A genetically confirmed case of spinocerebellar ataxia type 3 (SCA 3), presenting with disabling foot dystonia, peripheral neuropathy, and minimal cerebellar signs is reported. The dystonia improved dramatically with levodopa treatment in the absence of additional parkinsonian feature. A trial of levodopa for dystonia in SCA 3 may be of therapeutic benefit, at least in the initial stage of the disease.
- spinocerebellar ataxia type 3
- Machado-Joseph disease
- peripheral neuropathy
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Spinocerebellar ataxia type 3 (SCA 3), also known as Machado-Joseph disease, is characterised by puzzling clinical heterogeneity. Four subphenotypes have been described so far, based on the predominant clinical manifestations that include cerebellar, pyramidal, extrapyramidal, and peripheral neuropathic features, and age of onset.1 Extrapyramidal features in SCA 3 include parkinsonism, dystonia, postural tremor, myoclonus, and chorea.2 It has recently been reported that levodopa and other dopamine agonists have elicited a therapeutic response in a phenotype that resembles Parkinson’s disease.3–5 Rarely dystonia can be the predominant feature in SCA 3.1,6–8 However, a meaningful response to levodopa in such phenotype has not been reported. Here, we report a sporadic case of SCA 3 presenting with dramatic levodopa responsive foot dystonia as the salient feature.
A 38 year old man from South India developed painful, involuntary curling of his toes and plantar flexion of the feet with asymmetric onset, resulting in gait impairment. The dystonia showed neither diurnal fluctuation nor sleep benefit. Two years later, empirical treatment with levodopa/carbidopa 330 mg/day (110 mg three times a day) produced a dramatic improvement of the foot posture and facilitated easy ambulation. He had no appendicular ataxia, dysarthria, resting limb tremor, bradykinesia for activities of daily living, appendicular or axial rigidity, facial grimacing, nuchal or truncal dystonia, tics, self mutilation, or cognitive impairment. His family history disclosed no similar symptoms in his close relatives.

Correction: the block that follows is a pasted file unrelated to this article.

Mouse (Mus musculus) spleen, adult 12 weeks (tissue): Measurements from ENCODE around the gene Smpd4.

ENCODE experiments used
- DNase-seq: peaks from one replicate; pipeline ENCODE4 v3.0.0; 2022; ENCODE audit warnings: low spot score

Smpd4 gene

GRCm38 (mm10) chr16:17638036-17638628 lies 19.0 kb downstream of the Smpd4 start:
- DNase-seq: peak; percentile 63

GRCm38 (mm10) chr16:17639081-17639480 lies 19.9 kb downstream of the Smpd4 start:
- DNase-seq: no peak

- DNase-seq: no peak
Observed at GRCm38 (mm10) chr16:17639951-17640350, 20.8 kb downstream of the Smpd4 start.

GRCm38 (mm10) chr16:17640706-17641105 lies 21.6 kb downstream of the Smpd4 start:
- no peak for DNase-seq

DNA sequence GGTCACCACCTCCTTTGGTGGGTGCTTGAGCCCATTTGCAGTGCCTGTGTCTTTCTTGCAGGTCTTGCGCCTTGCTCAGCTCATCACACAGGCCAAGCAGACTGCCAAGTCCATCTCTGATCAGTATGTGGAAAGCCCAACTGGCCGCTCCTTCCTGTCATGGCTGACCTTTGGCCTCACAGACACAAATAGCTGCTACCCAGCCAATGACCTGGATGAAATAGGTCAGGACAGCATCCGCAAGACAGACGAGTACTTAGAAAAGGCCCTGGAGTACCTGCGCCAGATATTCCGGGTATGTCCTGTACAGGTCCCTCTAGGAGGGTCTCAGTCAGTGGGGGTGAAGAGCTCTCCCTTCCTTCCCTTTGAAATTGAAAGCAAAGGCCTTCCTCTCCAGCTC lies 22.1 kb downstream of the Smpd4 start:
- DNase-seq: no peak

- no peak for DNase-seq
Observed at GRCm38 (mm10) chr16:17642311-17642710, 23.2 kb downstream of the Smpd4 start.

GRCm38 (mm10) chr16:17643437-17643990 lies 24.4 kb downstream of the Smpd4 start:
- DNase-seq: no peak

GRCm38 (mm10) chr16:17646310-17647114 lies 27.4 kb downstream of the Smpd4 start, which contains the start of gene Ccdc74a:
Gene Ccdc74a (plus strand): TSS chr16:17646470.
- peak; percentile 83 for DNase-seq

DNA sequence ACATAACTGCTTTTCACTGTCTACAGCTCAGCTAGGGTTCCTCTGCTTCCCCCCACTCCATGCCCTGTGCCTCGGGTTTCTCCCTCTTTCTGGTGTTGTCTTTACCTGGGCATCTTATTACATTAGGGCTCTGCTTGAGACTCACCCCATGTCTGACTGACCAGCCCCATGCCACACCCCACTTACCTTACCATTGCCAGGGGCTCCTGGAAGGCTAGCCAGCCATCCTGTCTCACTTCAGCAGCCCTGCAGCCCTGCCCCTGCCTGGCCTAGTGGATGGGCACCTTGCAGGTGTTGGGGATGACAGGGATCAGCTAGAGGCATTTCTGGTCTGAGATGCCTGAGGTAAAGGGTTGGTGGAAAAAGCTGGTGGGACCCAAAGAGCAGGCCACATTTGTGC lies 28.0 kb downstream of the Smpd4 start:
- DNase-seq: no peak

On examination at age 42, ocular saccades, pursuits, and optokinetic nystagmus were normal. Lingual fasciculation, chin quivering, and global hyporeflexia were noted in the absence of limb rigidity, wasting, weakness, or objective sensory impairment. When observed off the medication, he was incapacitated by the painful foot and toe dystonia noted earlier, especially on awakening in the morning. He could barely manage to walk one or two steps. One hour after taking 110 mg of levodopa/carbidopa, he had no foot dystonia either resting or when moving and could ambulate easily without any assistance. He could also walk on his toes and heels; the improvement lasted for 3–4 hours. There was minimal tandem gait ataxia noticed during this period, but no postural instability.
Diagnostic testing disclosed normal findings on haematology and serum chemistry. A peripheral smear for acanthocytes and slit lamp examination for Kayser-Fleischer ring were negative. Nerve conduction studies showed mild axonal motor sensory neuropathy in his lower limbs; the patient refused to undergo detailed electromyographic examination. Cranial magnetic resonance imaging demonstrated mild cerebellar atrophy and unremarkable basal ganglia structure (fig 1). Genetic study of CAG repeat of SCA 3 gene on chromosome 14q was carried out using polymerase chain reaction primer. On analysis, it was found that the CAG repeat units among alleles were 26±3 and 67±3, indicating a mutated allele with expanded CAG repeat.